Fair Labor Standards Act

(redirected from The Fair Labor Standards Act)
Also found in: Financial, Encyclopedia.

Fair Labor Standards Act

The Fair Labor Standards Act of 1938 (29U.S.C.A. § 201 et seq.) was federal legislation enacted in 1938 by Congress, pursuant to its power under the Commerce Clause, that mandated a Minimum Wage and maximum 40-hour work week for employees of those businesses engaged in interstate commerce.

Popularly known as the "Wages and Hours Law," the Fair Labor Standards Act was one of a number of statutes making up the New Deal program of the presidential administration of Franklin Delano Roosevelt. Aside from setting a maximum number of hours that a person could work for the minimum wage, it also established the right of the eligible worker to at least "time and a half"—or one and one-half times the customary pay—for those hours worked in excess of the statutory maximum.

Other provisions of the act forbade the use of workers under the age of 16 in most jobs and prohibited the use of workers under the age of 18 in those occupations deemed dangerous. The act was also responsible for the creation of the Wage and Hour Division of the Labor Department.

Over the years, the Fair Labor Standards Act has been subject to amendment but continues to play an integral role in the U.S. workplace.

Cross-references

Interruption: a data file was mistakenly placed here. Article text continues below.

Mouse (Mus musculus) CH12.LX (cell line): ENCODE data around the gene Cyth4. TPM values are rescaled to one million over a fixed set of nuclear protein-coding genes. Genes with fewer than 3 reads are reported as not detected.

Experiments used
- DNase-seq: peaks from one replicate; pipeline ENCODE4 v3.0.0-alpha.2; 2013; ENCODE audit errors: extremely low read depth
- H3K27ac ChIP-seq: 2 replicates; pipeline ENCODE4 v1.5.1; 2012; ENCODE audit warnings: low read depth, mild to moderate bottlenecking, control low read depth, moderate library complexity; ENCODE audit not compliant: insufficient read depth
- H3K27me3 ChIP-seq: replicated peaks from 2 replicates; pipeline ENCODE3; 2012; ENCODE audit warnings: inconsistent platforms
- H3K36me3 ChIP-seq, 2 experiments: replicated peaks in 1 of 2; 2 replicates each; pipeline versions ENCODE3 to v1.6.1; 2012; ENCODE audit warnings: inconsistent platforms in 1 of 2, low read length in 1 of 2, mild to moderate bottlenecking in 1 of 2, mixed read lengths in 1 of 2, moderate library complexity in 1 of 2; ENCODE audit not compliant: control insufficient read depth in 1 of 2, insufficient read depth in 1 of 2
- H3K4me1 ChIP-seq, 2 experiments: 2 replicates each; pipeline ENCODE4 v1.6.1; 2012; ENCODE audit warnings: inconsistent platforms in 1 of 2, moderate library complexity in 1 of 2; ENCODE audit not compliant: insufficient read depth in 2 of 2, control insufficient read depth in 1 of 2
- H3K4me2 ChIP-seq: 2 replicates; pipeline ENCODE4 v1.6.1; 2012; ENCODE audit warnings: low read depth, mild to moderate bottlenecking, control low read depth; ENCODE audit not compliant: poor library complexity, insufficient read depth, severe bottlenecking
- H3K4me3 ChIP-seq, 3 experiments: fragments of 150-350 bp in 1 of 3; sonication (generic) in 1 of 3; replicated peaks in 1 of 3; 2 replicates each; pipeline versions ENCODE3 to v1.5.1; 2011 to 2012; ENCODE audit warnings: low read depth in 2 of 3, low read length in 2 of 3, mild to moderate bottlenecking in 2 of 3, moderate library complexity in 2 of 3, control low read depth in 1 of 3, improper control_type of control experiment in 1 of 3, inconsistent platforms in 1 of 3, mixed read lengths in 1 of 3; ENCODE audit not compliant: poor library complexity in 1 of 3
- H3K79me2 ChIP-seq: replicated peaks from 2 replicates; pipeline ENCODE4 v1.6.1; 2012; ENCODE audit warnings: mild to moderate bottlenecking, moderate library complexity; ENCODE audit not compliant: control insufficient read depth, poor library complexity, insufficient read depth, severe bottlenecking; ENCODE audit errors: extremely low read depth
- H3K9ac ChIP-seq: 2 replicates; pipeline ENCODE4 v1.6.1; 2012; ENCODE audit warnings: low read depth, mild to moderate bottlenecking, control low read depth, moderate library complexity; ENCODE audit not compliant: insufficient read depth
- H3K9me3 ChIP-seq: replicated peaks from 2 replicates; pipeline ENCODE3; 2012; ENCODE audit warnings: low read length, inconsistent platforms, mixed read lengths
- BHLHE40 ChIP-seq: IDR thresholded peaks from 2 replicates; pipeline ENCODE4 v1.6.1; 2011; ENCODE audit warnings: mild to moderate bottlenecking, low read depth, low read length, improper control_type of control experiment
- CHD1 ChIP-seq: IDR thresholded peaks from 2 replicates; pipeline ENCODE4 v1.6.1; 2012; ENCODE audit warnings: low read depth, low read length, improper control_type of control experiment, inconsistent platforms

Employment Law; Labor Department.

References in periodicals archive ?
Graham Maxfield questioned whether the arrangement violates the Fair Labor Standards Act.
The minimum wage has been fiercely debated since it was established in 1938 as part of the Fair Labor Standards Act under President Franklin D.
The DOL revised the tests to determine whether white-collar employees are exempt from the Fair Labor Standards Act (FLSA) minimum wage and overtime requirements.
The period from about 1942 (when Secretary of Labor Frances Perkins abolished homework using enforcement authority granted in the Fair Labor Standards Act of 1938) to the late 1970s was one of relative decency for North American garment workers.
The Kit includes updates to the Fair Labor Standards Act (wage and hour issues), military leave rules, unemployment compensation (SUTA dumping) and other important changes.
Louis, charges Allstate with violations of the Age Discrimination in Employment Act of 1967 and the Fair Labor Standards Act of 1938 for instituting a moratorium on hiring back former employee-agents, more than 90% of whom reportedly were over the age of 40.
Q: Should associations be concerned about the application of the Fair Labor Standards Act to part-time nonexempt employees?
According to a Labor Department report, between 30,000 and 50,000 workers, primarily African Americans in the South, lost their jobs within just two weeks of the activation of the Fair Labor Standards Act (1938), which set a uniform minimum wage.
Department of Labor recently issued final regulations to federal overtime pay requirements under the Fair Labor Standards Act.
Riverwoods, IL) has released a special report covering the proposed revisions of the basic rules on who does and who doesn't qualify for overtime pay under the Fair Labor Standards Act (FLSA).
Under the Fair Labor Standards Act, however, which governs minimum wage/maximum hour issues, an even broader interpretation of the term "employee" is used.
The youth employment provisions of the Fair Labor Standards Act list 17 hazardous jobs that workers under 18 cannot perform.